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I've been searching around trying to find a way to determine if a file is a junction or not, and have not found any satisfactory answers.

First thing I tried was:

Files.isSymbolicLink(aPath)

It detects only symbolic links not the files referred to as junctions in Windows.

Also tried the solution proposed here (using JNA library): Stackoverflow question (3249117) , but it never returned true on any of the files I know to be junctions.

The only way I've found to determine which files are junctions is the following command run in windows command prompt:

DIR /S /A:L

On my computer it returns 66 folders, wheras Files.isSymbolicLink(aPath) returned only 2. So I suppose I could find a way to utilize this, but I don't think it would be very effiecient when traversing a filetree.

Is there any way to do this using the standard java library, or alternativly JNA?

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1 Answer 1

up vote 2 down vote accepted

If you can write native code in JNA, you can directly call the Win32 API GetFileAttributes() function and check for the FILE_ATTRIBUTE_REPARSE_POINT flag (junctions are implemented as reparse points).

Update: To differentiate between different types of reparse points, you have to retreive the ReparseTag of the actual reparse point. For a junction point, it will be set to IO_REPARSE_TAG_MOUNT_POINT (0xA0000003).

There are two ways to retreive the ReparseTag:

  1. Use DeviceIoControl() with the FSCTL_GET_REPARSE_POINT control code to obtain an REPARSE_DATA_BUFFER struct, which as a ReparseTag field. You can see an example of an IsDirectoryJunction() implementation using this technique in the following article:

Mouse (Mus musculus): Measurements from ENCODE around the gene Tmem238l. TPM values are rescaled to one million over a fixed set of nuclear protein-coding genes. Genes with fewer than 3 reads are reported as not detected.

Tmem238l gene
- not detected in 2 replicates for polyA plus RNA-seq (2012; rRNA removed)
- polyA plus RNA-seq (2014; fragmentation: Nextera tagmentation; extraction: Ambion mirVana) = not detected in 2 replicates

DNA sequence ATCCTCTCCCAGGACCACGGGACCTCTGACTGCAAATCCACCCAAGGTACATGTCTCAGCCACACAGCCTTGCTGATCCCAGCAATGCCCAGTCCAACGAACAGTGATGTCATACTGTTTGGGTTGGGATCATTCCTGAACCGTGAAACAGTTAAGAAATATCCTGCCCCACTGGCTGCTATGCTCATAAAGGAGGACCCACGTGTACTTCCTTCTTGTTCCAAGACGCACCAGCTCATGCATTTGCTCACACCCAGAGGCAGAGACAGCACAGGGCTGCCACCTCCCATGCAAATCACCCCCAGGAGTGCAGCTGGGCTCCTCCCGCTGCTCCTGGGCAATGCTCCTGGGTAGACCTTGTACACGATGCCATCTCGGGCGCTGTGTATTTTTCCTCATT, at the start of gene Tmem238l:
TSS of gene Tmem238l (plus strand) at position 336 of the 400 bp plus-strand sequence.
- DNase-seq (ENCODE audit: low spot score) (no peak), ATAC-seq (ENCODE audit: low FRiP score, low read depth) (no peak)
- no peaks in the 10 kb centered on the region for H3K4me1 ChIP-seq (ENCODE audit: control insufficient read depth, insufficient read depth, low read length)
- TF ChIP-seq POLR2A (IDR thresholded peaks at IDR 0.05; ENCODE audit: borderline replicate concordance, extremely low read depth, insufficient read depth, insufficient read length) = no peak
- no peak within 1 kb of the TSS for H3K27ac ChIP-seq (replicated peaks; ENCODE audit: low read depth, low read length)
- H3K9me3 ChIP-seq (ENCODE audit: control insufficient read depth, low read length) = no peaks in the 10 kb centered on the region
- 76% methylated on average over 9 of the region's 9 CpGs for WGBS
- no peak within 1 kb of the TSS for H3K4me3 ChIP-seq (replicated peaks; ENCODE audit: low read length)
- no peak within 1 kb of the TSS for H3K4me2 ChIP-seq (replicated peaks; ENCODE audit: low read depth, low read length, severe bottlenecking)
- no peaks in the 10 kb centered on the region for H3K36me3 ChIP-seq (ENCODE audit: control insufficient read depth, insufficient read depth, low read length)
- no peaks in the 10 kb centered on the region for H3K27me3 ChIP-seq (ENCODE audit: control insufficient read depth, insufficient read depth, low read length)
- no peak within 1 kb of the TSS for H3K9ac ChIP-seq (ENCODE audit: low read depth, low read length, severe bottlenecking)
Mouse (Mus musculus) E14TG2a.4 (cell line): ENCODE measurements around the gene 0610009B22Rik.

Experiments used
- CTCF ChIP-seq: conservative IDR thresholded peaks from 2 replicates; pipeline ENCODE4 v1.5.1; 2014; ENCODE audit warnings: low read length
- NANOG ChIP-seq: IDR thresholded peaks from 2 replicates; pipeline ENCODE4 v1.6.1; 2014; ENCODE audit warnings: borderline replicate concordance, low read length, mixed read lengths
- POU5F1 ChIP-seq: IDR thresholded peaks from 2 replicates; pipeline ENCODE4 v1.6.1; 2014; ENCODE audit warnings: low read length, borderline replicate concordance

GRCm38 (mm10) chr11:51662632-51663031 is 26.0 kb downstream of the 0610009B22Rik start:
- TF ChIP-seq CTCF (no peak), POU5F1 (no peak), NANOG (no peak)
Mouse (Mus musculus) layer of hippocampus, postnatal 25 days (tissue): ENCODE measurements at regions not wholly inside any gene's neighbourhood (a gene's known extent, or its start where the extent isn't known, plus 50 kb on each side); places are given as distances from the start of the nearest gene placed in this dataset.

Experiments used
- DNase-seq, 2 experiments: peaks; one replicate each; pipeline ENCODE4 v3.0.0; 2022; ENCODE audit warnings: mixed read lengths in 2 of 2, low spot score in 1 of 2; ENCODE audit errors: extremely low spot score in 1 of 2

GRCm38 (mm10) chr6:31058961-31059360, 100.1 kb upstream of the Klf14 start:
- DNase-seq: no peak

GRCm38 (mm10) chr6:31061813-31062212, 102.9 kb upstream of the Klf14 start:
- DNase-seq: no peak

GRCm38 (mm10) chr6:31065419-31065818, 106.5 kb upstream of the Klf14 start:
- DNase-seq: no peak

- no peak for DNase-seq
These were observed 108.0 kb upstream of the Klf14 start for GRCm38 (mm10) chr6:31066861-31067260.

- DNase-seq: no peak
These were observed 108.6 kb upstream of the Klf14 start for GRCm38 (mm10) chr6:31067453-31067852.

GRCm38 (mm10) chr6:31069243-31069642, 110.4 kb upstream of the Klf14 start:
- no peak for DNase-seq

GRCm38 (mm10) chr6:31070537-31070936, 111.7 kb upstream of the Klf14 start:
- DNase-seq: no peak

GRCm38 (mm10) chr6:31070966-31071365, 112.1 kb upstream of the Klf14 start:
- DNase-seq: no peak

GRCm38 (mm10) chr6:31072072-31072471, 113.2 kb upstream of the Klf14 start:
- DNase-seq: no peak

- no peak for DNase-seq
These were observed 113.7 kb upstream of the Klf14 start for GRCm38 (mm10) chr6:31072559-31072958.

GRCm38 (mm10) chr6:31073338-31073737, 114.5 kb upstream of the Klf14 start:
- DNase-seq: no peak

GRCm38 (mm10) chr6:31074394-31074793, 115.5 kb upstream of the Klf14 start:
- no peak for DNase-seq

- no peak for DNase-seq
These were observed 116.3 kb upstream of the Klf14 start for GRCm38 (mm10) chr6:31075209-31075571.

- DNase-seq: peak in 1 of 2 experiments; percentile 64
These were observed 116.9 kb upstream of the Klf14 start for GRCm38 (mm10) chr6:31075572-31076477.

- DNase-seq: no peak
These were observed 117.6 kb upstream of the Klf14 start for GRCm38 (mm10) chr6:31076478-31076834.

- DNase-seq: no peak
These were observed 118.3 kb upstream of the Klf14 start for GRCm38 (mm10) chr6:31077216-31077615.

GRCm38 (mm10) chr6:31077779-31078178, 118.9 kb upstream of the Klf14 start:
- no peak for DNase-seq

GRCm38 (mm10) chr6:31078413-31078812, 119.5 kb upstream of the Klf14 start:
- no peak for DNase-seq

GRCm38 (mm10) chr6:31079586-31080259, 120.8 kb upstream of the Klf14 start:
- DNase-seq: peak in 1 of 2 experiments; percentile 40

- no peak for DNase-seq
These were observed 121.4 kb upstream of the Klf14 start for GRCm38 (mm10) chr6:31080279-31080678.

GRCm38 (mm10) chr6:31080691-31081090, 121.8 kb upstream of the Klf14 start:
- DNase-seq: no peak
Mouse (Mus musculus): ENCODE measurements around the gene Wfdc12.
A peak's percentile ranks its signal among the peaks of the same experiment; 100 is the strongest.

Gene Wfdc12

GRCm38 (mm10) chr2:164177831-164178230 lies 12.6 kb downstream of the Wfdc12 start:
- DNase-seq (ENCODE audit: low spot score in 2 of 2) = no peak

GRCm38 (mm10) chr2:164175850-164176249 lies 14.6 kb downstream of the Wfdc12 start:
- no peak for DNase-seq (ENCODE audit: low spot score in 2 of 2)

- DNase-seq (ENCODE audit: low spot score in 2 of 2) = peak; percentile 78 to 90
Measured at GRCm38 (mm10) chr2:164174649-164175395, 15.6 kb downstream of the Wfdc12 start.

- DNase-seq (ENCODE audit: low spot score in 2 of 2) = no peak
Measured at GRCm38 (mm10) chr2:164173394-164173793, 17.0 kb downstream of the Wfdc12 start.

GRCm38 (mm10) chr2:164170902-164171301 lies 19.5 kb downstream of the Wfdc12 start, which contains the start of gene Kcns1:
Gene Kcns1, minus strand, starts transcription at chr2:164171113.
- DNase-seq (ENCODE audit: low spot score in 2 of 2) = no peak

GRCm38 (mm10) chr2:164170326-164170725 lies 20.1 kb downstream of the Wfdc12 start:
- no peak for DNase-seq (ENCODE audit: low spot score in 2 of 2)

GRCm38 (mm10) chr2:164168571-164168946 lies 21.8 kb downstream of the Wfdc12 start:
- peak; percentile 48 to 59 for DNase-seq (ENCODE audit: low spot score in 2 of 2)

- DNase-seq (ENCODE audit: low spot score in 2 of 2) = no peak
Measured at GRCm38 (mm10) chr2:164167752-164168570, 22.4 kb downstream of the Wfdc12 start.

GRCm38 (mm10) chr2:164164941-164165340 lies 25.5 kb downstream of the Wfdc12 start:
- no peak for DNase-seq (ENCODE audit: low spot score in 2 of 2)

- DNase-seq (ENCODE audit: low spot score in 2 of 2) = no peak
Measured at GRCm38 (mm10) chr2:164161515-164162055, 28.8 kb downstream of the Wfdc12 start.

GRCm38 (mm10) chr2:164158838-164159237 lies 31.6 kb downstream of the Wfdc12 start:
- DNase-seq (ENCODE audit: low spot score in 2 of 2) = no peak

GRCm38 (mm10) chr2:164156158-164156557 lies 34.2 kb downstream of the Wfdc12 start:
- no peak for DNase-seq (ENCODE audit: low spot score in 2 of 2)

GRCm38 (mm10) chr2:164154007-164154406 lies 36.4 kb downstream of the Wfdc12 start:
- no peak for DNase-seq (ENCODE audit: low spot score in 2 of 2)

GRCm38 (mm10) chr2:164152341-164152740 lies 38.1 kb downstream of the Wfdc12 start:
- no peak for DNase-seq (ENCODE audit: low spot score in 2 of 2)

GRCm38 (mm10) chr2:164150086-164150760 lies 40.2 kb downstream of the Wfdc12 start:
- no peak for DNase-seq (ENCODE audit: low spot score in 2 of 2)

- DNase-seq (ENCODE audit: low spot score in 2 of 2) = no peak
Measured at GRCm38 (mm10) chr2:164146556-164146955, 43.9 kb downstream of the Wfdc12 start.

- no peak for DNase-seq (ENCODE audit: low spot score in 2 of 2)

NTFS Hard Links, Directory Junctions, and Windows Shortcuts

  2. Use FindFirstFile() to obtain a WIN32_FIND_DATA struct. If the path has the FILE_ATTRIBUTE_REPARSE_POINT attribute, the dwReserved0 field will contain the ReparseTag.

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Thank you, never really used JNA before except for copy&paste code, but if it's the only way I suppose I better learn. –  Martin Dec 5 '12 at 22:25
    
What you suggested seems similar to the suggestion in the link I posted, it would be greatly appriciated if you could provide me with an example of how to check for the reparse-flag. –  Martin Dec 5 '12 at 22:37
    
FILE_ATTRIBUTE_REPARSE_POINT is defined as 0x400, so that example code you linked to is checking for FILE_ATTRIBUTE_REPARSE_POINT specifically. –  Remy Lebeau Dec 5 '12 at 22:42
    
Thank you for your clarification, seems there was some discrepancy between the results I got from commandline and JNA, but I can't find them now, so if there's no way to do this with the standard java library, I'll accept this as the answer. Thanks for your patience. –  Martin Dec 5 '12 at 22:51
    
This won't detect just junctions. It detects all reparse points. Junctions are only one example of a reparse point. –  David Heffernan Dec 6 '12 at 9:15

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